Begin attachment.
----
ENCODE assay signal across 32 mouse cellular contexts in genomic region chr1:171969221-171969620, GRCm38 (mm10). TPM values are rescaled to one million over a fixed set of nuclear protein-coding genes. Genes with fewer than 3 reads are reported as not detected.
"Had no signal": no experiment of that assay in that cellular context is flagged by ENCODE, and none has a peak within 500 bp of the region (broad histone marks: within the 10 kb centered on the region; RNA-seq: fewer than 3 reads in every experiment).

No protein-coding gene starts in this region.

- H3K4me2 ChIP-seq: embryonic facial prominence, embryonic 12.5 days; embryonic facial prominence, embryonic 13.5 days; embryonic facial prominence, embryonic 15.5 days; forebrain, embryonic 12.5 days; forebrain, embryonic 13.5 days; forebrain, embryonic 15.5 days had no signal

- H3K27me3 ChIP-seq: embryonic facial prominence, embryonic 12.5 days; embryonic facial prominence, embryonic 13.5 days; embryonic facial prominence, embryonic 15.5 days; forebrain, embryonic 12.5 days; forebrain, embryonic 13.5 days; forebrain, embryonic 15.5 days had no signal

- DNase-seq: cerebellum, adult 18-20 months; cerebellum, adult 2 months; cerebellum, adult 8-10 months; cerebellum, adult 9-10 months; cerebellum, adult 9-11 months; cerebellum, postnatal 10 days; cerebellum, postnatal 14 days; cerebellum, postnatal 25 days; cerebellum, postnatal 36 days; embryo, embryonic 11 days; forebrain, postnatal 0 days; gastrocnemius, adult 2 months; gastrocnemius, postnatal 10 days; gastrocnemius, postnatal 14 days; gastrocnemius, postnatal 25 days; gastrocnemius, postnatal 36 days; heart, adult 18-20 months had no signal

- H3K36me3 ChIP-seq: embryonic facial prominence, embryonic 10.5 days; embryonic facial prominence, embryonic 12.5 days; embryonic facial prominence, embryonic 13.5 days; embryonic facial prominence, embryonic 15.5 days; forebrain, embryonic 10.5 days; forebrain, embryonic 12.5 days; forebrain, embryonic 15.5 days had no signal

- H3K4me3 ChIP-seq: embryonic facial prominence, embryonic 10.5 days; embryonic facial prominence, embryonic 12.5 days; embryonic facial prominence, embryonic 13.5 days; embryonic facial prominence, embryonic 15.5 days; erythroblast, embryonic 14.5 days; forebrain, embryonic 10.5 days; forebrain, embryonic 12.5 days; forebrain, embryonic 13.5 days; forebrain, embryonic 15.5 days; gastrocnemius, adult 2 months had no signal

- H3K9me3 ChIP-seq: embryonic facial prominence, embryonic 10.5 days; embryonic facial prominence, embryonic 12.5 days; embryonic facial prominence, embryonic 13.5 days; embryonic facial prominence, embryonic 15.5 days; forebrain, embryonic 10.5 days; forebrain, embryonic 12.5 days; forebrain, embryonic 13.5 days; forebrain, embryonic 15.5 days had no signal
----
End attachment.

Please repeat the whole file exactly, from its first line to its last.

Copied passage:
ENCODE assay signal across 32 mouse cellular contexts in genomic region chr1:171969221-171969620, GRCm38 (mm10). TPM values are rescaled to one million over a fixed set of nuclear protein-coding genes. Genes with fewer than 3 reads are reported as not detected.
"Had no signal": no experiment of that assay in that cellular context is flagged by ENCODE, and none has a peak within 500 bp of the region (broad histone marks: within the 10 kb centered on the region; RNA-seq: fewer than 3 reads in every experiment).

No protein-coding gene starts in this region.

- H3K4me2 ChIP-seq: embryonic facial prominence, embryonic 12.5 days; embryonic facial prominence, embryonic 13.5 days; embryonic facial prominence, embryonic 15.5 days; forebrain, embryonic 12.5 days; forebrain, embryonic 13.5 days; forebrain, embryonic 15.5 days had no signal

- H3K27me3 ChIP-seq: embryonic facial prominence, embryonic 12.5 days; embryonic facial prominence, embryonic 13.5 days; embryonic facial prominence, embryonic 15.5 days; forebrain, embryonic 12.5 days; forebrain, embryonic 13.5 days; forebrain, embryonic 15.5 days had no signal

- DNase-seq: cerebellum, adult 18-20 months; cerebellum, adult 2 months; cerebellum, adult 8-10 months; cerebellum, adult 9-10 months; cerebellum, adult 9-11 months; cerebellum, postnatal 10 days; cerebellum, postnatal 14 days; cerebellum, postnatal 25 days; cerebellum, postnatal 36 days; embryo, embryonic 11 days; forebrain, postnatal 0 days; gastrocnemius, adult 2 months; gastrocnemius, postnatal 10 days; gastrocnemius, postnatal 14 days; gastrocnemius, postnatal 25 days; gastrocnemius, postnatal 36 days; heart, adult 18-20 months had no signal

- H3K36me3 ChIP-seq: embryonic facial prominence, embryonic 10.5 days; embryonic facial prominence, embryonic 12.5 days; embryonic facial prominence, embryonic 13.5 days; embryonic facial prominence, embryonic 15.5 days; forebrain, embryonic 10.5 days; forebrain, embryonic 12.5 days; forebrain, embryonic 15.5 days had no signal

- H3K4me3 ChIP-seq: embryonic facial prominence, embryonic 10.5 days; embryonic facial prominence, embryonic 12.5 days; embryonic facial prominence, embryonic 13.5 days; embryonic facial prominence, embryonic 15.5 days; erythroblast, embryonic 14.5 days; forebrain, embryonic 10.5 days; forebrain, embryonic 12.5 days; forebrain, embryonic 13.5 days; forebrain, embryonic 15.5 days; gastrocnemius, adult 2 months had no signal

- H3K9me3 ChIP-seq: embryonic facial prominence, embryonic 10.5 days; embryonic facial prominence, embryonic 12.5 days; embryonic facial prominence, embryonic 13.5 days; embryonic facial prominence, embryonic 15.5 days; forebrain, embryonic 10.5 days; forebrain, embryonic 12.5 days; forebrain, embryonic 13.5 days; forebrain, embryonic 15.5 days had no signal